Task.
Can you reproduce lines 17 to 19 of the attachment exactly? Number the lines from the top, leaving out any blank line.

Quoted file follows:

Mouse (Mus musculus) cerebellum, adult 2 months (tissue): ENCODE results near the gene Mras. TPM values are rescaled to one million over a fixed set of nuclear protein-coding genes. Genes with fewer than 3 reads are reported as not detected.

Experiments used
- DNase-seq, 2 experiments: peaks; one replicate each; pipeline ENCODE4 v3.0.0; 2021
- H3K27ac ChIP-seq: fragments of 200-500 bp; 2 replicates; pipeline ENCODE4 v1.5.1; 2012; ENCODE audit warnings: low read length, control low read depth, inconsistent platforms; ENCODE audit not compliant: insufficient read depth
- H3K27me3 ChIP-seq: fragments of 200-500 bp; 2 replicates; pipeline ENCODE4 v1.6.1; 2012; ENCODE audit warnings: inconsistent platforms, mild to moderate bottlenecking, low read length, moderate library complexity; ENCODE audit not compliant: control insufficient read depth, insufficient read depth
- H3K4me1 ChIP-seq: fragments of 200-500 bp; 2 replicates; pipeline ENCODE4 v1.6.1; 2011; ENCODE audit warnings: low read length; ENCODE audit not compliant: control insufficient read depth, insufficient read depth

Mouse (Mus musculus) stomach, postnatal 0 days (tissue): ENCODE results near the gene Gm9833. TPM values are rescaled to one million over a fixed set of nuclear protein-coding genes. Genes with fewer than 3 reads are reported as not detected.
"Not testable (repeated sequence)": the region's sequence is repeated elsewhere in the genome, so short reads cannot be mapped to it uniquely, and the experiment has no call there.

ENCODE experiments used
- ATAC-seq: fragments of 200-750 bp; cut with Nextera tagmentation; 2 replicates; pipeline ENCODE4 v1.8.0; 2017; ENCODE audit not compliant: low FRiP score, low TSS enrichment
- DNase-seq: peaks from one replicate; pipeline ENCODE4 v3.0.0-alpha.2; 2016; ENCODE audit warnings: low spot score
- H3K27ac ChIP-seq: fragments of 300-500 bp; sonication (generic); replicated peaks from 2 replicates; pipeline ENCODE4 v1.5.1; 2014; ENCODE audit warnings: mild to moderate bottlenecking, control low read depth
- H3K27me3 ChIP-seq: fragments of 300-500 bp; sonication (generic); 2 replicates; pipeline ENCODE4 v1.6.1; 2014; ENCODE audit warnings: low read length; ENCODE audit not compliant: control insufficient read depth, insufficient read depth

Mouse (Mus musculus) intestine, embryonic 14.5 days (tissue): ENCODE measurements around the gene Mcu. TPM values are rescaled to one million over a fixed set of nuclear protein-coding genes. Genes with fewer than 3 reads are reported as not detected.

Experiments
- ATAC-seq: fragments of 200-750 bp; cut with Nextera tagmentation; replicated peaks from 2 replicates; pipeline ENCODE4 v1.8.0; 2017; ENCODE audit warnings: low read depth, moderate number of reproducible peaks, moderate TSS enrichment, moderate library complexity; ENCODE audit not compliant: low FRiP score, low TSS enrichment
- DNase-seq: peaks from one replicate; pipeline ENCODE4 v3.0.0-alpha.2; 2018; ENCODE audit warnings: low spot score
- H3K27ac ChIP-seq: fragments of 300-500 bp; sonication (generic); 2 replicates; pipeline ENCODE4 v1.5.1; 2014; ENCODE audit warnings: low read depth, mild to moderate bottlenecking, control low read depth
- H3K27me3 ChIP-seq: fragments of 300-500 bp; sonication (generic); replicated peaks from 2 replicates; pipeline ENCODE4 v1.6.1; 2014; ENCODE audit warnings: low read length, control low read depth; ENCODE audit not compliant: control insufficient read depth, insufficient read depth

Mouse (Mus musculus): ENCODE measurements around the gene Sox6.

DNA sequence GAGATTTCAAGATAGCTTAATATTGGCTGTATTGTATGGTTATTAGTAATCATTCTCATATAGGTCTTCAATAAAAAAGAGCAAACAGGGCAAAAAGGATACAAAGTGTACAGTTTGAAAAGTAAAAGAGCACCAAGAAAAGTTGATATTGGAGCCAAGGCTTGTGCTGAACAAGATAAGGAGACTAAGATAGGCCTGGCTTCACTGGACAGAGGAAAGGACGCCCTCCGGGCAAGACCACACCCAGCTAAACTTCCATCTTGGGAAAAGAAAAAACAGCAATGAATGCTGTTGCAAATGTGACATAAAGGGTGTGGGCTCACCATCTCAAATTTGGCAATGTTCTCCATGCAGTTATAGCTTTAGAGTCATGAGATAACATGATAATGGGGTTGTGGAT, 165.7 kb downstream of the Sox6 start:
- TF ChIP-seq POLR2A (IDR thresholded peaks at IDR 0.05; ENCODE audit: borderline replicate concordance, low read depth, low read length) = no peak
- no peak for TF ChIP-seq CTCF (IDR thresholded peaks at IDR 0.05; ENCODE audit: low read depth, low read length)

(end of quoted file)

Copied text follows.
- DNase-seq: peaks from one replicate; pipeline ENCODE4 v3.0.0-alpha.2; 2018; ENCODE audit warnings: low spot score
- H3K27ac ChIP-seq: fragments of 300-500 bp; sonication (generic); 2 replicates; pipeline ENCODE4 v1.5.1; 2014; ENCODE audit warnings: low read depth, mild to moderate bottlenecking, control low read depth
- H3K27me3 ChIP-seq: fragments of 300-500 bp; sonication (generic); replicated peaks from 2 replicates; pipeline ENCODE4 v1.6.1; 2014; ENCODE audit warnings: low read length, control low read depth; ENCODE audit not compliant: control insufficient read depth, insufficient read depth